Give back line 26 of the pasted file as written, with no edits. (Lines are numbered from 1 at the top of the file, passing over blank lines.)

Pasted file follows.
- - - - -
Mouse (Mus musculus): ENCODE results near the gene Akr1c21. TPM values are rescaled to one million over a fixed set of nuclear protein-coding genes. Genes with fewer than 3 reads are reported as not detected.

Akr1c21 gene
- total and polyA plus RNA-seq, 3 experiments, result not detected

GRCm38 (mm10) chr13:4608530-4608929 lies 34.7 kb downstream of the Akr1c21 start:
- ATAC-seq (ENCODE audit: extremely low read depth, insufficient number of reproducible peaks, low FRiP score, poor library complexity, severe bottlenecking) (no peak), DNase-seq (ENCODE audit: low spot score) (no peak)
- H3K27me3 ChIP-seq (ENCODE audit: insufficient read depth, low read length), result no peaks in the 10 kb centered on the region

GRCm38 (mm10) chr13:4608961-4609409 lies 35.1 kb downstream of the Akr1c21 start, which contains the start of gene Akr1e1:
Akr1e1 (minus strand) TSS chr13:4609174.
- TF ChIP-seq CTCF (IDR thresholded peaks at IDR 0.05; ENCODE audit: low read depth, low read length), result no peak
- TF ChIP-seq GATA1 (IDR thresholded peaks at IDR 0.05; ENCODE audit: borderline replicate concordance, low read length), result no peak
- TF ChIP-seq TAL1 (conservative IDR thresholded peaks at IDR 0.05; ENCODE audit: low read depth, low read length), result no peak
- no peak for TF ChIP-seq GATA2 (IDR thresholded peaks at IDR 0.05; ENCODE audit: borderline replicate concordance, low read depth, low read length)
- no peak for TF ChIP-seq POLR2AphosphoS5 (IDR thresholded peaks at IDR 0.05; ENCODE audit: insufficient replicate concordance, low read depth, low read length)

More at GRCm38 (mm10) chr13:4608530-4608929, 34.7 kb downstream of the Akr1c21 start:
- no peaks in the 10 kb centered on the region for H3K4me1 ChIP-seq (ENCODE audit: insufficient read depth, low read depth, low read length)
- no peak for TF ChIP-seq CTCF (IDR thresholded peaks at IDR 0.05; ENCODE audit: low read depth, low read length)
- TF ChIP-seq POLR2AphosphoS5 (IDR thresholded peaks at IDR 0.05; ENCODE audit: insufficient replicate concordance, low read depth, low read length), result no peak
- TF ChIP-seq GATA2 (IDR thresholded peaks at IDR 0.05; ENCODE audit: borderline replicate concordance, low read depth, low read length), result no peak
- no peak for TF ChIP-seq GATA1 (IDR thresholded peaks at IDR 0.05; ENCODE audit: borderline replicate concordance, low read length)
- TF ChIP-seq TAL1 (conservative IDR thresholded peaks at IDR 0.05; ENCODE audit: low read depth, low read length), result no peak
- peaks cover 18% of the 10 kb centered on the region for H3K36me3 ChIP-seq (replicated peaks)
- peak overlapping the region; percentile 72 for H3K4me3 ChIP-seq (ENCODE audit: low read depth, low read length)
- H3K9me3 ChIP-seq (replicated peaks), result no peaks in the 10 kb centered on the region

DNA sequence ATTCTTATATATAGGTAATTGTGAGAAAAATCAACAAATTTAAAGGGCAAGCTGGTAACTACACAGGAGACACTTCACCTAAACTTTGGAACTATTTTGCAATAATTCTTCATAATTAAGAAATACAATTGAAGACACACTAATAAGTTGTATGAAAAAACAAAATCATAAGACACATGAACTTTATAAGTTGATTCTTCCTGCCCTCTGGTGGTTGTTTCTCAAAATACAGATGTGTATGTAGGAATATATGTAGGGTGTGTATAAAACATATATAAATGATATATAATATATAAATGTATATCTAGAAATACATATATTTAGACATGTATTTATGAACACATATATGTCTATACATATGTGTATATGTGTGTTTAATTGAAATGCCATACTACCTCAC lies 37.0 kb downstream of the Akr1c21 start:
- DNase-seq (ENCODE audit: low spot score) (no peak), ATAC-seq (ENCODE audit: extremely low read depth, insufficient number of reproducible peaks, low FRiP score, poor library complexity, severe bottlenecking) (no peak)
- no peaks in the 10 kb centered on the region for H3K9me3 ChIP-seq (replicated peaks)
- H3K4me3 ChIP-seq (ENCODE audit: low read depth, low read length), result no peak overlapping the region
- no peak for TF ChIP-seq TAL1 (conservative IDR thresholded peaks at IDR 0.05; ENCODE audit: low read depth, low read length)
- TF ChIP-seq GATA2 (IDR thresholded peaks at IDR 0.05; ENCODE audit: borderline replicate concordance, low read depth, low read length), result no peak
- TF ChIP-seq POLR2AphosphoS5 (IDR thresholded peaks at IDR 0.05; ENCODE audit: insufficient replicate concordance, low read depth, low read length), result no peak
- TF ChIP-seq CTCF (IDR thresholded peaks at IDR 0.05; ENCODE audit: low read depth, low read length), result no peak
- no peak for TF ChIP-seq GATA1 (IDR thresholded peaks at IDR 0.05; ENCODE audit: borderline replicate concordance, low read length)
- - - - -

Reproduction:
- no peaks in the 10 kb centered on the region for H3K9me3 ChIP-seq (replicated peaks)